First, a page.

Then there was a brief and confusing period during which no clear pattern was discernible. The Aspen wagon should have been the metallic copper Dodge. And the bronze metallic VW Rabbit was simply the Volkswagen, presumably to highlight the vaguely alien aspect of the only foreign car my father was ever convinced to buy though it was manufactured in the US, in Pennsylvania, I believe. Suddenly the scheme was simplified, reaching an apex of color-based organization. The blue car, the red car, and the purple car came in sequence, being a navy blue Ford Taurus station wagon, a cranberry metallic Chevrolet Corsica my grandmother had driven before she died, and a burgundy Oldsmobile Cutlass Salon, actually closer to the color of dried blood.
My sister had driven this last car while in law school and shortly after, but left it behind when she moved to California. I drove it while in college and my friend Herchel and I called it the government car or the FBI car, because it was a large American sedan. We drove around Lake Springfield in that car, drinking cheap beer. Later Herchel married and gave up beer for diet soda. He found Jesus. He died of brain cancer. If you are a figure of prominence, power, or popularity, you might have to wait until the moment is right, when the career has peaked in some way.
But if you are a nobody, any time is the right time. And I think everyone should try to write this down. How did I get here?
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This whole journey seems improbable and frankly pointless. Why am I who I am? I think the way I reflect on the common details of my remembered background is probably a better approximation of an answer to that question than the details, the facts themselves. It just seems like it would create another odious obligation. And one memory leads to another with no apparent pattern.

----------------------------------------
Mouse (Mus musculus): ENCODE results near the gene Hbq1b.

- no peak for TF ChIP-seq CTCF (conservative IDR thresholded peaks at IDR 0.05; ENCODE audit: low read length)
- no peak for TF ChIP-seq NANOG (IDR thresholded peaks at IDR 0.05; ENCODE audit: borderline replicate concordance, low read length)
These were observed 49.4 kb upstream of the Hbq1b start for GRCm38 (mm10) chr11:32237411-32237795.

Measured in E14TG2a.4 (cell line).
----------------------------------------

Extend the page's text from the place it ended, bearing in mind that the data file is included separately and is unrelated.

Lucky you. The Book of Gin by Richard Barnett may be as dry as the London Dry Gin it tracks throughout history and ultimately celebrates as our most civilized spirit. The story of gin starts with the alchemical discovery of distillation in the middle ages, combined with the use of botanically infused cordials for health purposes. These early proto-gins were largely monastic creations, but it was the early medical community that promoted the virtues of taking these cordials for a variety of health benefits.
Women now started distilling these cordials at home, but production soon grew to commercial proportions as tipplers discovered these proto-gins to be rather enjoyable to drink, not just as health tonics. During this same period, the precursor to modern gin was developed by Dutch doctors and apothecaries. Wild juniper was ubiquitous and did a good job of hiding the rough edges of grain spirits.
Soon the Dutch thirst for genever spread as sailors with the Dutch East India Company took their preferred spirit with them on their voyages. And so almost as soon as gin became common in every sense of the word , the rumblings of the moralists began. At this point the story of gin becomes sad.
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Medical thinking had shifted against gin, fire in the bosom now, rather than an enlivening tonic. But the moral opprobrium cast upon spirits crossed the ocean to the new world, where Americans in the latter part of the nineteenth century had already begun their foolish march toward prohibition. Before we come to the immense growth of cocktail consumption ironically brought about in the U.
First cinchona or quinine was introduced from South America to Europe by the Spaniards. A little more than a century later, Joseph Priestly created the first carbonated water. The stage was set for the gin and tonic. Lily Aldrin: So you made a life changing decision to not change your life at all.
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Drive Thru Attendant: [Marshall pulls up to the drive-through window] You're naked. Ted Mosby: [after Marshall asks Ted if he wants a ride home with him] Karen and I haven't seen each other since Thanksgiving and we're both really invested in making this long distance thing work. Marshall Eriksen: Well, call me if you change your mind; my odometer is going to hit K. Ted Mosby: [Later, in the Fiero] It was totally mutual. I mean, Karen brought it up first, but I Ted Mosby: It's a car game. Every time you see a dog, you gotta be the first one to say "Zitch-dog!